Japanese jazz invasion
There's no rest for the Japanese "death jazz" wicked, as Tokyo's supercharged Soil & Pimp Sessions have followed up 2006's badass Pimp Of The Year album with the new three-song Mashiroke (Victor) EP.
It clocks in at just under 17 minutes, but it's quality material. Opening joint Mashiroke is a characteristically aggressive horn-led stormer, but they slow down for a wonderfully mature Strata-style spiritual turn on a cover of Hannibal Marvin Peterson's Mandela's Dream before closing with an all-out studio jam on Session 061003. Better grab the EP while you can, since the last two tracks won't appear on S&P's much-anticipated Pimpoint (Victor) disc due out March 7. www.soilpimp.com.
Also watch for the German Infracom! label issue of the critically acclaimed Upstairs disc by Japanese soul-jazz quartet Native , which caused a stir upon its initial release late last year. There's a snazzy four-track 12-inch EP making the rounds boasting a Nicola Conte club-ready reworking of the song Prussian Blue, which actually improves on Native's original. If you're going to hire Conte, prepare to get schooled. www.infracom.de .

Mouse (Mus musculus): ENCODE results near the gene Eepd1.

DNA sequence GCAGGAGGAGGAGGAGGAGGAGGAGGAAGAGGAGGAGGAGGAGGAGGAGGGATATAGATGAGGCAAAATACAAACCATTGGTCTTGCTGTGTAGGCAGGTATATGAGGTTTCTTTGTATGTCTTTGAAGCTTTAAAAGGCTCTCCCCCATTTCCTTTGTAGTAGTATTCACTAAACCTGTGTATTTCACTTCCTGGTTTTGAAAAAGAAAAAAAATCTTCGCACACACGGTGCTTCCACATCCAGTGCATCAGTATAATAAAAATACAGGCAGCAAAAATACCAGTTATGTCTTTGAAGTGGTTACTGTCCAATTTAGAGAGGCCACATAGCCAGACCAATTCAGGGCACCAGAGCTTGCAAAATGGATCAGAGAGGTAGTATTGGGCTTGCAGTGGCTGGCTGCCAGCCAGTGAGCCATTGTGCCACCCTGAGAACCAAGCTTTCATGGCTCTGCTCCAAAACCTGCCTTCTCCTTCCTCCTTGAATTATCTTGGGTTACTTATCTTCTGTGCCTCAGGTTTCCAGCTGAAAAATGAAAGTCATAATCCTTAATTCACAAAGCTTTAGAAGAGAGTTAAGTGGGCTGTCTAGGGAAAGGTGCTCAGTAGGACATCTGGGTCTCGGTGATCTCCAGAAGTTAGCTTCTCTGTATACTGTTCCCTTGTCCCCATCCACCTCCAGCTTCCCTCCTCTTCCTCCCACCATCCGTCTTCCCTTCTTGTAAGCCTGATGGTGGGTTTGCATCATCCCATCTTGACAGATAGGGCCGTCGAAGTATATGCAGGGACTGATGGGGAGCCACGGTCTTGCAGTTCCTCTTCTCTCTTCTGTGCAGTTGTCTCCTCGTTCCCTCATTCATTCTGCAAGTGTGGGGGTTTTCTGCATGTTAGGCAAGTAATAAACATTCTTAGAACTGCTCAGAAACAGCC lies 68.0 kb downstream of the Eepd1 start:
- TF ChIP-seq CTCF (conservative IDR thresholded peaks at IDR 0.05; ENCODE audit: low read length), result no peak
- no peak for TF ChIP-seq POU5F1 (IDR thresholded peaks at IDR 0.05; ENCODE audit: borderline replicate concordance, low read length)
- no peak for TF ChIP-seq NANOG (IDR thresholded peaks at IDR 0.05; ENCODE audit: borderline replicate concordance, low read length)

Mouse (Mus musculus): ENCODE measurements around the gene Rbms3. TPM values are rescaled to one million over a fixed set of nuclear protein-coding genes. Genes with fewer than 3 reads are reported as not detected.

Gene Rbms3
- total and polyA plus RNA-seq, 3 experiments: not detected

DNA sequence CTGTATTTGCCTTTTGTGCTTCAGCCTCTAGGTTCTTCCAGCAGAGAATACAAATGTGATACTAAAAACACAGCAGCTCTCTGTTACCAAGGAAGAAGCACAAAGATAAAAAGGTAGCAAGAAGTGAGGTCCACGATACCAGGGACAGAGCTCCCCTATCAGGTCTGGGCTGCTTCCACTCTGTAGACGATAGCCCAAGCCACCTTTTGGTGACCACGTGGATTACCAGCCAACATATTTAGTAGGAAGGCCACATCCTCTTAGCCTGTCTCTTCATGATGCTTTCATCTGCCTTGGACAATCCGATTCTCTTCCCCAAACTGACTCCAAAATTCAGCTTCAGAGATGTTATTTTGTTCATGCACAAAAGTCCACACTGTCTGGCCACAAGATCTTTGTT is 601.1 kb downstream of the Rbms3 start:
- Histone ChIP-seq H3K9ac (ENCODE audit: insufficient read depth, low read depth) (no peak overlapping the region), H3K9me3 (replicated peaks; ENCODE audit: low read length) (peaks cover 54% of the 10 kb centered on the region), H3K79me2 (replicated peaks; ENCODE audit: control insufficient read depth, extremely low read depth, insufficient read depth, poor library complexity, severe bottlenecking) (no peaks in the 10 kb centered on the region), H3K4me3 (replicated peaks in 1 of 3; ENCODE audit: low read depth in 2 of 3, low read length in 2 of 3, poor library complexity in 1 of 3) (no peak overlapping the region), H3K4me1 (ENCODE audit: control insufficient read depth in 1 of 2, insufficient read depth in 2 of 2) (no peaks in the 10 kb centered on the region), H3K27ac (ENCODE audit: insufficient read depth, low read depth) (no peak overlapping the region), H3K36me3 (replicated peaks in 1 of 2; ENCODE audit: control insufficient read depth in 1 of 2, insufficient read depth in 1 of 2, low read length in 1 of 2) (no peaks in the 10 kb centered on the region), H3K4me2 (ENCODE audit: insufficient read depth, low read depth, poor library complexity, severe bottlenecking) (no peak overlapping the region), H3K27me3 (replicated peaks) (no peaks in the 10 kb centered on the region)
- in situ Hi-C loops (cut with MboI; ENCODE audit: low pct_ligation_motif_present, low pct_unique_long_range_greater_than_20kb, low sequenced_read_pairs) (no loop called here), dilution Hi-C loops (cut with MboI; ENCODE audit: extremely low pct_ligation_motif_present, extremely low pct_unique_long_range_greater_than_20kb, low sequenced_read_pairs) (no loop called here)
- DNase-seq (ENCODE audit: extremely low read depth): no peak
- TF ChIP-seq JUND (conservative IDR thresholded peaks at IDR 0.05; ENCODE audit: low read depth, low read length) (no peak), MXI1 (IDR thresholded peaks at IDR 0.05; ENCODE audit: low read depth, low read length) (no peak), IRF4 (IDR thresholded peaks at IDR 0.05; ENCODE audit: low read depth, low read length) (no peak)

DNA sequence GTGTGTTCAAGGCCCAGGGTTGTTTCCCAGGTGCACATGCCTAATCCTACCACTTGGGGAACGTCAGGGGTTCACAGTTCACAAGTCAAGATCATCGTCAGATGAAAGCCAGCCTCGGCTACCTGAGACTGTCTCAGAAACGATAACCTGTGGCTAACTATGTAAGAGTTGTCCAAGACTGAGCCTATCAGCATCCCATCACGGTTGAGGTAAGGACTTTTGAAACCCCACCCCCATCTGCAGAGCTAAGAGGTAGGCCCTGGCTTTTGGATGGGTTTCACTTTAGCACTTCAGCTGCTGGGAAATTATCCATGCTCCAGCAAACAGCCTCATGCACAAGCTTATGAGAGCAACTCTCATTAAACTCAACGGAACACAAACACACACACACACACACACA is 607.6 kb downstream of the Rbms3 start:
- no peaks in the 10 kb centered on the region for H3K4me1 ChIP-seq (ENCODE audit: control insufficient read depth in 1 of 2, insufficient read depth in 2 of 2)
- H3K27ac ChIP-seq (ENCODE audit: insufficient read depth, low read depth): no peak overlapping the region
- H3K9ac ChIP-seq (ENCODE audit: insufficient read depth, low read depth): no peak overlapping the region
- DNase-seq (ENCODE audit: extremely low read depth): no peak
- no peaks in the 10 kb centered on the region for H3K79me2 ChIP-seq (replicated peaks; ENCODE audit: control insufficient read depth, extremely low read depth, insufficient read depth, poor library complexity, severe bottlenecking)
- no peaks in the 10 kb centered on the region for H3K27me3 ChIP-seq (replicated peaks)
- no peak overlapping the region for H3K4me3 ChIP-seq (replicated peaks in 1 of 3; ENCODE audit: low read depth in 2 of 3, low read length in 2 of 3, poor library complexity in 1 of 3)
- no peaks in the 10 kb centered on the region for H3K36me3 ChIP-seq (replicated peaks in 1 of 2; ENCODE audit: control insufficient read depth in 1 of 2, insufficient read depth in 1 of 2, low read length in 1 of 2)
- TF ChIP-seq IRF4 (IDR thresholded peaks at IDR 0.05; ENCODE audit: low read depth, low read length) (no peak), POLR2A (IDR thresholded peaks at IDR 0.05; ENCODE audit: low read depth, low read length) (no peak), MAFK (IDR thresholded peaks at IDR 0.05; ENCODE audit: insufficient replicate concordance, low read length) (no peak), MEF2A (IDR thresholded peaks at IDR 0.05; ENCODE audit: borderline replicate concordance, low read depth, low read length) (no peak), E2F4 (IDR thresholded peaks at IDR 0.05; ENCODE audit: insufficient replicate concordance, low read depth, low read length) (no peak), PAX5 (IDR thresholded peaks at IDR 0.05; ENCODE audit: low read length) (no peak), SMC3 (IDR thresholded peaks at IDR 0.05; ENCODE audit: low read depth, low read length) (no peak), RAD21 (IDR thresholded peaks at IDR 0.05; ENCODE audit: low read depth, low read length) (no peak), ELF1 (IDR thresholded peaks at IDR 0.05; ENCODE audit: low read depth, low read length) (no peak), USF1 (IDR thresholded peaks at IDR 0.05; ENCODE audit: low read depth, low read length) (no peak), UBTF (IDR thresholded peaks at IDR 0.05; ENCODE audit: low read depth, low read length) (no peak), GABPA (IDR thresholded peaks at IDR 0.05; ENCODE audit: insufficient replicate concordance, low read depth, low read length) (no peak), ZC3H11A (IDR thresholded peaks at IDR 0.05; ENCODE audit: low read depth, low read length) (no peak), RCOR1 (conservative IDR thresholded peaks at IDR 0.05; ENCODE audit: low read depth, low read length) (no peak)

Third Eye opener
While we're on the subject of Nicola Conte retouches, Jazzanova's Sonar Kollektiv label has just put out a brilliant overhaul of Dusko Goykovich 's Macedonia by a group called Third Eye who cleverly rearrange the complexly grooving 5/8 original to a more dance-floor-friendly 4/4 without sacrificing any of the original's brooding Balkan charm.
Although the limited label info credits Daniele Scannapieco , Pietro Lussu , Lorenzo Tucci and Pietro Ciancaglini , Conte's fingerprints are all over the production and rearrangement. As a bonus, you get the proto-triphop of Joe Haider 's No Way and Erich Ferstl 's dangerously dubwise All My Love Is Gone. www.sonarkollektiv.com.
With Gothenberg goddess El Perro del Mar at the Mod Club Monday (March 5), Mats Sundin breaking records every time he hits the ice and the sweet sound of Peter Bjorn and John rockin' iPods up and down Queen West, it seems like Toronto's in the grip of a full-on Swedish takeover. So don't fight it, pick up a copy of the stupefyingly genius third volume of Who Will Buy These Wonderful Evils? (Virgin) and give yourself over to the mind-melting beauty of the late-60s and early-70s Swedish psych underground.
If you thought compilers Ismail Samie , Jonas Engqvist and Fredrik Hallberg would be completely tapped out of flute 'n' fuzztone freakouts after the first two splendid collections, guess again. They've dug up some wicked flower-power DIY foolery, frothy peacenik protests and holy blooze-rock pounding from the likes of After Life , Gå Runt Show , Harambee , Fruit , Candle , Uppåt Väggarna and the cleverly named Drugs . Charming.